“The Covid-19 pandemic has exposed the uneven distribution of medical professionals in the EU. We see that in some regions of Eastern Europe, health systems have had a problem not so much with the shortage of medicines and equipment, but with nurses and doctors. The main reason is the migration of health professionals to Western European countries, which deprives Eastern European countries of qualified personnel, for the development of which solid resources have been invested from their budgets. That is why I am convinced that the EU must take measures to regulate the transfer of medical professionals from Eastern to Western Europe in order to prevent some regions from being left without adequate access to health services. “This was stated by the Bulgarian MEP from GERB / EPP Eva Maydell to German Chancellor Angela Merkel during a meeting of the EPP Group in the European Parliament on 8 July 2020 in Brussels.
In response, Merkel agreed that the problem is very big, pointing out that even between the regions of the former East and West Germany there is competition for medical staff and a tendency for those in the eastern cities to fall short. The German Chancellor added that incentives are needed to retain medical professionals and that any measures at European level should not run counter to the principle of free movement of people.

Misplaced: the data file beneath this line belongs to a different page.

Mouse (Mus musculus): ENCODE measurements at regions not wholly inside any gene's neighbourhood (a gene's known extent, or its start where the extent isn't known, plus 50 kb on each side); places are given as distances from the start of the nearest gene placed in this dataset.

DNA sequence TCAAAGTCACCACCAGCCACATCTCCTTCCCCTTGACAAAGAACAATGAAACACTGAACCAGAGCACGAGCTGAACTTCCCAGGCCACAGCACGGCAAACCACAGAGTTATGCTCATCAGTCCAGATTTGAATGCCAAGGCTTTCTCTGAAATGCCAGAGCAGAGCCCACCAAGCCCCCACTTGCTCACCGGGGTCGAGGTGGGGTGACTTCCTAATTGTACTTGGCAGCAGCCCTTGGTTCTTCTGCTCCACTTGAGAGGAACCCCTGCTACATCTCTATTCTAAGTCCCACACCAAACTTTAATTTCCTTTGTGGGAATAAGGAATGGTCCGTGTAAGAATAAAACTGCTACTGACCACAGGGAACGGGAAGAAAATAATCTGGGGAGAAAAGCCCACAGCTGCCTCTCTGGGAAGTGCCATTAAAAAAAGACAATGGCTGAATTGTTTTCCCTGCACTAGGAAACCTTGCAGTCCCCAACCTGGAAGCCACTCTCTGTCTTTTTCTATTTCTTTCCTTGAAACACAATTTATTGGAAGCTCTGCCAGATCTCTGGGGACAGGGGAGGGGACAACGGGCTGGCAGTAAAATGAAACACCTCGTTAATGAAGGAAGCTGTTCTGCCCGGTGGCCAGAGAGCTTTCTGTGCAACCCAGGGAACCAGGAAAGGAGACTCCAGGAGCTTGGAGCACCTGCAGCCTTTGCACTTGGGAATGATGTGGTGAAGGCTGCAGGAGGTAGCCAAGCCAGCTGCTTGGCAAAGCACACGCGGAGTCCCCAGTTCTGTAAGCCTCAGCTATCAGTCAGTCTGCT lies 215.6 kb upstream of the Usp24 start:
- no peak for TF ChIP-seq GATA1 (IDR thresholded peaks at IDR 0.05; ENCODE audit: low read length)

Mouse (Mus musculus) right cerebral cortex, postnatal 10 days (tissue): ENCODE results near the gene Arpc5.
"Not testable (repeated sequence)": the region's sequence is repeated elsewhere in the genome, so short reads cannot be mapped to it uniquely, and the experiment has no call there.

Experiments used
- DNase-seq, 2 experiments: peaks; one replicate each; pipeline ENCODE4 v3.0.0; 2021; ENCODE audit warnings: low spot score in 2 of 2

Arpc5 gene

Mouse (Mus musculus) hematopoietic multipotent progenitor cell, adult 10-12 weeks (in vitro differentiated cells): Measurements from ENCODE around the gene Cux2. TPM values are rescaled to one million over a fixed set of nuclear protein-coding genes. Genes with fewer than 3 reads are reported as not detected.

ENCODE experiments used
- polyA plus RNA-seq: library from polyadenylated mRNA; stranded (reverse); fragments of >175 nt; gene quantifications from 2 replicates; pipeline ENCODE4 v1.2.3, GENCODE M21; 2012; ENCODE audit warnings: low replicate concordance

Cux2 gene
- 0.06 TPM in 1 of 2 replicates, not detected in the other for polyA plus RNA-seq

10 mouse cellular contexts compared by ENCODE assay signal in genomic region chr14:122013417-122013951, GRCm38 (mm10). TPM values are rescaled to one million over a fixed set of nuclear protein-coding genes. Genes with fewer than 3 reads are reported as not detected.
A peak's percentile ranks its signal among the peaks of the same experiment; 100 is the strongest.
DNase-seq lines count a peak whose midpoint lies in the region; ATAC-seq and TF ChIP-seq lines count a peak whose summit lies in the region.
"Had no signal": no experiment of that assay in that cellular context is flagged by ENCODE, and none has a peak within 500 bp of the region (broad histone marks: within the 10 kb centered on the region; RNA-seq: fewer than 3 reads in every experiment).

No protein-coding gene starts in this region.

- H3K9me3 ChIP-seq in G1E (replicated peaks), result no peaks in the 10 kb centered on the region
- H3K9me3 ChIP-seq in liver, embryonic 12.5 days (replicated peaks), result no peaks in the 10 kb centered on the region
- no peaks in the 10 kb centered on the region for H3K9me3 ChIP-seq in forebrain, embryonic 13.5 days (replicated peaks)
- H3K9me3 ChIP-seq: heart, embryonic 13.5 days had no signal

“Competition is a major driver of economic growth, but when it comes to key social systems such as healthcare, European countries must first and foremost be partners. Measures such as temporary quotas for health professionals per capita or the removal of certain investments in health systems from the government deficit account could be considered in order to stimulate the improvement of the sector and the desire of specialists to develop in their home countries. Easier procedures for attracting medical staff from third countries should also be considered, “said Eva Maydell, who is a member of the European Parliament’s committees on industry, research and energy, as well as on economic and monetary affairs.
Merkel presented to MEPs the program of the German presidency of the Council of the EU, which began in early July. Key priorities are negotiating the EU’s recovery plan with Covid-19, reaching a consensus on the Union’s long-term budget for 2021-2027, combating climate change and strengthening Europe’s global responsibility.